GREEN BAY—LeRoy Butler leaped, and a connection was made that was further cemented today when the Packers unveiled their new "Lambeau Leap Wall" outside Lambeau Field.
The date was Dec. 26, 1993. Butler was racing toward the end zone with a fumble in a 28-0 win over the Los Angeles Raiders. Maybe it was the holiday cheer that overcame Butler. He says it was a fan's eyes.
"It was very spontaneous. I used to dance a lot. This time, there was one particular guy whose eyes said 'hug me,'" Butler said, as he stood next to the "Wall" he helped christen on Friday afternoon.
When Butler leaped into the fan's eyes and arms, he also leaped into the collective heart of Packernation. The south end zone, the same one in which Bart Starr scored the winning touchdown in the "Ice Bowl," added to its fame. It became Butler's end zone, too, and another tradition and moment of glory in Packers history was born.
Packers President/CEO Mark Murphy thanked Butler "for inventing the Lambeau Leap," and for helping take the cover off one of the few monuments in professional sports that celebrates the fans. Butler wanted it that way.
"I didn't want it to be me. I took three pay cuts to stay here because I love it here," he said.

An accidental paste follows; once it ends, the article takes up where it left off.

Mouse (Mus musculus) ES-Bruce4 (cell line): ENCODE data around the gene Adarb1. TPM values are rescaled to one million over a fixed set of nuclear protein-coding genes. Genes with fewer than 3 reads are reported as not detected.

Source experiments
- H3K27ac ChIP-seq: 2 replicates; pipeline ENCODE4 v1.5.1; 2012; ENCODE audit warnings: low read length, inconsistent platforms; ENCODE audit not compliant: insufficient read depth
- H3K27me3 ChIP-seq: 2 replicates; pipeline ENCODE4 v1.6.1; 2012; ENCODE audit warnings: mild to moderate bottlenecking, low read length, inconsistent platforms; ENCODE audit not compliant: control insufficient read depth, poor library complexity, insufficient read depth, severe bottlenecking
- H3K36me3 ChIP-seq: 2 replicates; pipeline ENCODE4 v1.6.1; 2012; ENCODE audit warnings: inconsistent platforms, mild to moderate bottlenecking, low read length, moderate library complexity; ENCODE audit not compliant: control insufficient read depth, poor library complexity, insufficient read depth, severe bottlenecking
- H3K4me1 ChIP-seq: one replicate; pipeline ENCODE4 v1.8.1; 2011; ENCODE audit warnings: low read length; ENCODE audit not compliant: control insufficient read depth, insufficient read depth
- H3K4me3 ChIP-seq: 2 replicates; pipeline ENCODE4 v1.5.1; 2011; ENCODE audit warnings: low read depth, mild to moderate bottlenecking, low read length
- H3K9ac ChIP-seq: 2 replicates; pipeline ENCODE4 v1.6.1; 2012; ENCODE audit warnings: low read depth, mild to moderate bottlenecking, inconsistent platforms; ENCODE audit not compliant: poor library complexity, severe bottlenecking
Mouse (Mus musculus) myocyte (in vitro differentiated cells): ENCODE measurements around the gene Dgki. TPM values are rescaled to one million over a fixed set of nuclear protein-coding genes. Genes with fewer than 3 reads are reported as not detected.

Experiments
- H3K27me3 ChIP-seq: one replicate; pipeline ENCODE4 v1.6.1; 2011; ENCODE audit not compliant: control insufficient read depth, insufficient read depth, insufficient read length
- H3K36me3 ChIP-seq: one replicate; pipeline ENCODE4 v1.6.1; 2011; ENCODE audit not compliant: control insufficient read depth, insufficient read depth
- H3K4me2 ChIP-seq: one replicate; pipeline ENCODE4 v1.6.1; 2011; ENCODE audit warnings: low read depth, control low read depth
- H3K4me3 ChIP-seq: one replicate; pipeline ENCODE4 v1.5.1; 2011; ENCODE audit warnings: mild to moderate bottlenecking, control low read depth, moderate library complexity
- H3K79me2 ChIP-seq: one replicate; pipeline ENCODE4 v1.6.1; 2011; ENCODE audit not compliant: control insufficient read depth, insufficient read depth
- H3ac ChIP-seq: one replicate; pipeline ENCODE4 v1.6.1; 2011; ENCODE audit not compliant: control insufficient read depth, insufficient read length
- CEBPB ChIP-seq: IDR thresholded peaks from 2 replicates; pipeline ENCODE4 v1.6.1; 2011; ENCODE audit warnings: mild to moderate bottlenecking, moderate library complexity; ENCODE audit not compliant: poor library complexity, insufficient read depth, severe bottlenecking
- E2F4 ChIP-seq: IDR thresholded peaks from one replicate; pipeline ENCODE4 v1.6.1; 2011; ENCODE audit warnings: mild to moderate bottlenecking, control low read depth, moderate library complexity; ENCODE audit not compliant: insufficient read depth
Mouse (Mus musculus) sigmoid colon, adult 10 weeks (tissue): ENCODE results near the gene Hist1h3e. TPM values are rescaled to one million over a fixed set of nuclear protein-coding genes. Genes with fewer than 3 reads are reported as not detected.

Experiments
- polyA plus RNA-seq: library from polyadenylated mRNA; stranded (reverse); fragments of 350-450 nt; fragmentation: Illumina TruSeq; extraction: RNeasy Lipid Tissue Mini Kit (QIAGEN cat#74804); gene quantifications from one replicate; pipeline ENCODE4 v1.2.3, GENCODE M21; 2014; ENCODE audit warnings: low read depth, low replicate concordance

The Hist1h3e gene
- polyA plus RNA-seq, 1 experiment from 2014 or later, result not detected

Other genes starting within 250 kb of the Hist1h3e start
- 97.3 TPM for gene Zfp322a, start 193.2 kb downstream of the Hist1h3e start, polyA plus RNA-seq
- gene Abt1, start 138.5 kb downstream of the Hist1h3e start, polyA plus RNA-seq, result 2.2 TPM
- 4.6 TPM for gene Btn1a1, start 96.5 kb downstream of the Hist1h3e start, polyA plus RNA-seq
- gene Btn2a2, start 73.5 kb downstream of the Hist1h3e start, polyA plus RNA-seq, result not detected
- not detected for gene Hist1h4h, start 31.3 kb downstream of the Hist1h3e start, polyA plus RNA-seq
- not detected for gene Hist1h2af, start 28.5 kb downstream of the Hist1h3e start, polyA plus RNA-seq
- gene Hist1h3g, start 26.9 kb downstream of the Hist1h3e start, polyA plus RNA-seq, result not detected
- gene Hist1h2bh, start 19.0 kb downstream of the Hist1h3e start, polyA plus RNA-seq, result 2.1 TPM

"I thought about the connection with the fans. Everybody has a chance to have a connection with their favorite player. We're signing this over to the fans. I wish Reggie White was here to experience (this)," Butler said to a crowd of fans outside the new Packers Pro Shop.
White, of course, had lateraled the ball to Butler after recovering the Raiders fumble.
"This is the best place for (it)," Butler said. "If it wasn't for the fans, we'd be nobody. It's about game day for you guys," he added.
The Green Bay Packers unveiled a life-sized Lambeau Leap statue on Friday, August 1. Former Packers safety LeRoy Butler and Packers President/CEO Mark Murphy presented the statue. Photos by Paige Curtis, Packers.com.
Murphy mentioned former Packers wide receiver Robert Brooks, "who took the Leap to another level." Brooks wrote a song about it.
"I think it's one of the great traditions in the NFL. It really personifies the connection the Packers have with their fans," Murphy said.
Immediately after Butler's leap, there was concern the league would turn thumbs down on yet another end zone celebration. Butler feared he would be fined. This time, the league gave its approval.
"If you want to do the Lambeau Leap, it's OK. You're not showing up the Raiders, you're celebrating with your fans," Butler said.
Butler credited Donald Driver with the best Lambeau Leap.
"The lady wouldn't let him go," Butler said. "How many times can you touch a player?"
Now, you can be a player. You can be your favorite player and leap into your own arms, just as Butler had leaped into the arms of Packers fans everywhere 21 years ago. Additional coverage - Aug. 1